Midland Hotel (Manchester)
The Midland is a 312 bedroom grand hotel situated in Manchester city centre, in North West England. Opened in September 1903, it was built by the Midland Railway to serve the adjacent Manchester Central railway station...

, Manchester
Manchester is a city and metropolitan borough in Greater Manchester, England. According to the Office for National Statistics, the 2010 mid-year population estimate for Manchester was 498,800. Manchester lies within one of the UK's largest metropolitan areas, the metropolitan county of Greater...

, on 4 May 1904. In spite of his preference for three or four cylinder cars, Rolls was impressed with the two-cylinder Royce 10 and in a subsequent agreement of 23 December 1904 agreed to take all the cars Royce could make. These would be of two, three, four and six cylinders and would be badged as Rolls-Royces.

The first Rolls-Royce car, the Rolls-Royce 10 hp
Rolls-Royce 10 hp
The Rolls-Royce 10 hp was the first car to be produced as a result of an agreement of 23 December 1904 between Charles Rolls and Henry Royce, and badged as a Rolls-Royce. The 10 hp was produced by Royce's company, Royce Ltd., at its factory in Trafford Park, Manchester, and was sold...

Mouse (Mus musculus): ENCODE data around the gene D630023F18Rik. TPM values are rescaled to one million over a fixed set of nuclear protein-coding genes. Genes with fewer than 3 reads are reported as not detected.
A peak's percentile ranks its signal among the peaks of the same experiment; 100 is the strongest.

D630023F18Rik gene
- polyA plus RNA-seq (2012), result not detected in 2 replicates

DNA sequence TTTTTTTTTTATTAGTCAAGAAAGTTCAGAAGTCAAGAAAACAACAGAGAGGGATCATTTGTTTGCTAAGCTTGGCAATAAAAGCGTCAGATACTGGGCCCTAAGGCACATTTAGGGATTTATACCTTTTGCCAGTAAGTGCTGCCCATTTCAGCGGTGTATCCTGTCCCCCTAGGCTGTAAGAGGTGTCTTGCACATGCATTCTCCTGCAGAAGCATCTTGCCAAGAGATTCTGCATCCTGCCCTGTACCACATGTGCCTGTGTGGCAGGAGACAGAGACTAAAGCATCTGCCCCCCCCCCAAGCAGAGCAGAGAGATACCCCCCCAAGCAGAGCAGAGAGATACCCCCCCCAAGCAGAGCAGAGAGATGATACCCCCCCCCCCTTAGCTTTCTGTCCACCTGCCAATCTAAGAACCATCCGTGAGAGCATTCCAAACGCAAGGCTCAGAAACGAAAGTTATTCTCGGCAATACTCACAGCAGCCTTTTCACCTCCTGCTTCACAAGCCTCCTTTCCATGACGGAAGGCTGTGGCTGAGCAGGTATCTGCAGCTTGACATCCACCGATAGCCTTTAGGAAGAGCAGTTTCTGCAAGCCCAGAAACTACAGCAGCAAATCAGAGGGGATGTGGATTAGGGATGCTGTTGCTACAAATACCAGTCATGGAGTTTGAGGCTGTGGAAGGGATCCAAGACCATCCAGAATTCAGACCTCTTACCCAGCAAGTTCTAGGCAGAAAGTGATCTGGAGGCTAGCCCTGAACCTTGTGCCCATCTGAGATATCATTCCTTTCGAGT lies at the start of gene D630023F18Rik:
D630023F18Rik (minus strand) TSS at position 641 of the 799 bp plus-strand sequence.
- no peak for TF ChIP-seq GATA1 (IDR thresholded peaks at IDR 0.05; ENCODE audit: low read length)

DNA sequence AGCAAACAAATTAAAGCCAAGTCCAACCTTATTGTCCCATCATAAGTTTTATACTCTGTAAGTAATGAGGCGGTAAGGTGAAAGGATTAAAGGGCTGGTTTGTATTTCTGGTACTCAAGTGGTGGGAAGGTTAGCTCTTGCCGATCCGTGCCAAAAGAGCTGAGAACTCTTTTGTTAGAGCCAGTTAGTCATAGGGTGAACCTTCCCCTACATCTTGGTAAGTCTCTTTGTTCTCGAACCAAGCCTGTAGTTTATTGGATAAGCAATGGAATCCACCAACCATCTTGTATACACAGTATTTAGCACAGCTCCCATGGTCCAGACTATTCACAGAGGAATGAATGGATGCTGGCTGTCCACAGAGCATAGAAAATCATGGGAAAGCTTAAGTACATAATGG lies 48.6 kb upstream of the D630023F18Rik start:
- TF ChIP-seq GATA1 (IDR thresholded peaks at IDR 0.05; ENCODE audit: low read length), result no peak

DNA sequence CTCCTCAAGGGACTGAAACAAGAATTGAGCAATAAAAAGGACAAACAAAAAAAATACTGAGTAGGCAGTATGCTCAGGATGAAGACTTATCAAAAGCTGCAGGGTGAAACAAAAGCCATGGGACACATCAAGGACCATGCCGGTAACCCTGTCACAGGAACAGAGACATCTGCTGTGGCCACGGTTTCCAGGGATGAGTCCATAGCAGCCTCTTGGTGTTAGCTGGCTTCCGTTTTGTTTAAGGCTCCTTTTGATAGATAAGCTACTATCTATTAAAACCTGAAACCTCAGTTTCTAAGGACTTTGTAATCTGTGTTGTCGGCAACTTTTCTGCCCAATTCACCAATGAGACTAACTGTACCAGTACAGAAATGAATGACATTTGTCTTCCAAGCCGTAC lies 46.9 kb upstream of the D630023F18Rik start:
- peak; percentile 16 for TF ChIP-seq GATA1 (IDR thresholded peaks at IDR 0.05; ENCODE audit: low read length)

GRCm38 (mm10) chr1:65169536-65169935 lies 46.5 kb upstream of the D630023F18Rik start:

, was unveiled at the Paris Salon in December 1904. In 1906 Rolls and Royce formalised their partnership by creating Rolls-Royce Limited, with Royce appointed chief engineer and works director on a salary of £1,250 per annum plus 4% of the profits in excess of £10,000. Royce thus provided the technical expertise to complement Rolls's financial backing and business acumen. By 1907 the company was winning awards for the engineering reliability of its cars.

Royce & Company remained in business as a separate company making cranes until 1932 when it was bought by Herbert Morris of Loughborough. The last Royce-designed crane was built in 1964.

The partnership ended when Rolls died in 1910 in a crash of his Wright Flyer
Wright Flyer